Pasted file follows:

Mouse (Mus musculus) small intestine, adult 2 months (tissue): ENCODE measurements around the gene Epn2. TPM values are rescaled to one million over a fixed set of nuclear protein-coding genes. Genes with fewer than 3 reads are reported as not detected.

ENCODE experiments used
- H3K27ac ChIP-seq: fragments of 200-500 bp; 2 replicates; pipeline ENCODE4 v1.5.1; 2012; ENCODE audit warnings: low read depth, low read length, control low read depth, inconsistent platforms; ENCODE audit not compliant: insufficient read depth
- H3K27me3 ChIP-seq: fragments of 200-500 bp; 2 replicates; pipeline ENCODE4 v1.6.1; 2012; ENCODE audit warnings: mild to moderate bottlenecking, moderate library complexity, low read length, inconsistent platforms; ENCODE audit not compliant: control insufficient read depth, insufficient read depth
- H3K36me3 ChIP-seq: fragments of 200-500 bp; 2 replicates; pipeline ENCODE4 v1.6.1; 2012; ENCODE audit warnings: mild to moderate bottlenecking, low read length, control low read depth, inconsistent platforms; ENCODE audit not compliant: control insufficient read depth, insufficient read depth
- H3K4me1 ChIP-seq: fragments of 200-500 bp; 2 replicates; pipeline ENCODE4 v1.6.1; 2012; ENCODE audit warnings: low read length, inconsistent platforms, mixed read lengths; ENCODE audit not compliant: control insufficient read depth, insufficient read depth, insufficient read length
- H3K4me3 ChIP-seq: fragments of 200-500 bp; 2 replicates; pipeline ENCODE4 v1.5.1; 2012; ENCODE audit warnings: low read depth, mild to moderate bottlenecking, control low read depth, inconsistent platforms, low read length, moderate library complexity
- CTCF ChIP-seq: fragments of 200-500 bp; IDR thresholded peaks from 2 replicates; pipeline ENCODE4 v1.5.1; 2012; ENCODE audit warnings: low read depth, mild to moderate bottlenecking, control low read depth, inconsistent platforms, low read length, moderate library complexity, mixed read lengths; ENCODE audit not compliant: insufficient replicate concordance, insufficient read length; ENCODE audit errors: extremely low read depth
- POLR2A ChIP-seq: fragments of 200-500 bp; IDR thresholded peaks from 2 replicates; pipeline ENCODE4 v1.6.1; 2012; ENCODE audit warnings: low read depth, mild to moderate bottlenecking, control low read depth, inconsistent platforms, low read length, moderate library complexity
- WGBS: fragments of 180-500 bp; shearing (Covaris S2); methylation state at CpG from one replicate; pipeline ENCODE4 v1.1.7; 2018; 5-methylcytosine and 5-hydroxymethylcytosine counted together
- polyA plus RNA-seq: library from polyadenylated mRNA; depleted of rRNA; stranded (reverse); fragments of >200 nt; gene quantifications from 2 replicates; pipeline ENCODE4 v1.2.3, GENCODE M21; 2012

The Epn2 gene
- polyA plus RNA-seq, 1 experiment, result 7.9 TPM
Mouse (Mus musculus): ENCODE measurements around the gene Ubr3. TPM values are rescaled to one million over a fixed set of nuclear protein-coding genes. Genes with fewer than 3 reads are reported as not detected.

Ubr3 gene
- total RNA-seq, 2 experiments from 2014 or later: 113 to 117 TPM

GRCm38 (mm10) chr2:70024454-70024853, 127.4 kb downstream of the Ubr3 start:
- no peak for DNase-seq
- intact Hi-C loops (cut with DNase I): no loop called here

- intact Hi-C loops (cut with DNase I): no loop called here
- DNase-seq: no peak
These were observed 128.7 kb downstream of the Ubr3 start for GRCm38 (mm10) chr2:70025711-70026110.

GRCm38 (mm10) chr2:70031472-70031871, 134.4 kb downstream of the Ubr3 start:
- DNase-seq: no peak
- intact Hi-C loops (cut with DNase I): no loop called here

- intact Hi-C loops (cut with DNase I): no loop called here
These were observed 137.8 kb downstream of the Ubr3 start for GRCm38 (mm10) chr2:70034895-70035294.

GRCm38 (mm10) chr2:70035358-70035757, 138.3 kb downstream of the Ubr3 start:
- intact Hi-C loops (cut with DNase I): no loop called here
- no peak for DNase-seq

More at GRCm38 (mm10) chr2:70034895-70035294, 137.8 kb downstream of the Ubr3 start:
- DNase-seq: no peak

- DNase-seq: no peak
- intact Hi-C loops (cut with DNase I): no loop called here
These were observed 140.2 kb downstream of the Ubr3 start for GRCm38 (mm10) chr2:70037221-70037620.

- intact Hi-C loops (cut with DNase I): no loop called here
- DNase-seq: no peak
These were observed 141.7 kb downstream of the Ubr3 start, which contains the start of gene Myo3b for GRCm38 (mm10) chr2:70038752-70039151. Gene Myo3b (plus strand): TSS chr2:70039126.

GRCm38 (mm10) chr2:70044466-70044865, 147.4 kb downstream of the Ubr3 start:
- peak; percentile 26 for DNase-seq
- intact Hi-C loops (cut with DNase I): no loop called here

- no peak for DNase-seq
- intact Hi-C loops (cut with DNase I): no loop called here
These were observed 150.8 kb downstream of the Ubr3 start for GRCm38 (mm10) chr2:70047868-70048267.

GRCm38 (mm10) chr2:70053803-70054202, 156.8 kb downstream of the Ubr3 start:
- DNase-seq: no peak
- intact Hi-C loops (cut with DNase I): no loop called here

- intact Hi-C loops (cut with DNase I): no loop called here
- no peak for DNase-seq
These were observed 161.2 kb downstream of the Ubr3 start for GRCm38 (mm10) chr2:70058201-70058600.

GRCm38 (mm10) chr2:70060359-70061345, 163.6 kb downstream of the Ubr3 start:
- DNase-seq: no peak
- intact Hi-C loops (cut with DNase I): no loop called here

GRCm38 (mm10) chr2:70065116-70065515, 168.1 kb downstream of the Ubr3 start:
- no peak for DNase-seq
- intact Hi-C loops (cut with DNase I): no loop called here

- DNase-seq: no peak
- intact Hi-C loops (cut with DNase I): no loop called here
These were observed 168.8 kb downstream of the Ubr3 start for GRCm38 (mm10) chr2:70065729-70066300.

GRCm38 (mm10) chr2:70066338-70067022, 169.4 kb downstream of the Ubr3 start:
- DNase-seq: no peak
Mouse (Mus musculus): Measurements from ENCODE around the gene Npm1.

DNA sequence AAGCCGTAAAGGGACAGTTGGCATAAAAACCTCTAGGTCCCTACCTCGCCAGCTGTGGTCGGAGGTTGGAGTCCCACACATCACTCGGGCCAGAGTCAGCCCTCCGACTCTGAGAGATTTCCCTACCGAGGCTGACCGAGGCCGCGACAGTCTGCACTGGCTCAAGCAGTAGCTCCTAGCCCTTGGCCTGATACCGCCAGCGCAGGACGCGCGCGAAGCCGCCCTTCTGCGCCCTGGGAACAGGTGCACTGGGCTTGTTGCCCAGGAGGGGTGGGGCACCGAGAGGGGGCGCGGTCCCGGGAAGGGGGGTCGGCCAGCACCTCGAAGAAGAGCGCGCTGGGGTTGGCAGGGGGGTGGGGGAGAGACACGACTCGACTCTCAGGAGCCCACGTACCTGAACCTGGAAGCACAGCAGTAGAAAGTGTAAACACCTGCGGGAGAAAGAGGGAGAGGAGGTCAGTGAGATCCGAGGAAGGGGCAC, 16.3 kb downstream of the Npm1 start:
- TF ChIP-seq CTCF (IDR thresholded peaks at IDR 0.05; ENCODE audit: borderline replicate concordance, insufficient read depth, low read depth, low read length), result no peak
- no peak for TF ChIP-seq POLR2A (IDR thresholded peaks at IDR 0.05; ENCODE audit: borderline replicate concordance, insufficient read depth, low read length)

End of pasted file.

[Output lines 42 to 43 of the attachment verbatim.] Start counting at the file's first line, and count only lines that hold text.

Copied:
- no peak for DNase-seq
- intact Hi-C loops (cut with DNase I): no loop called here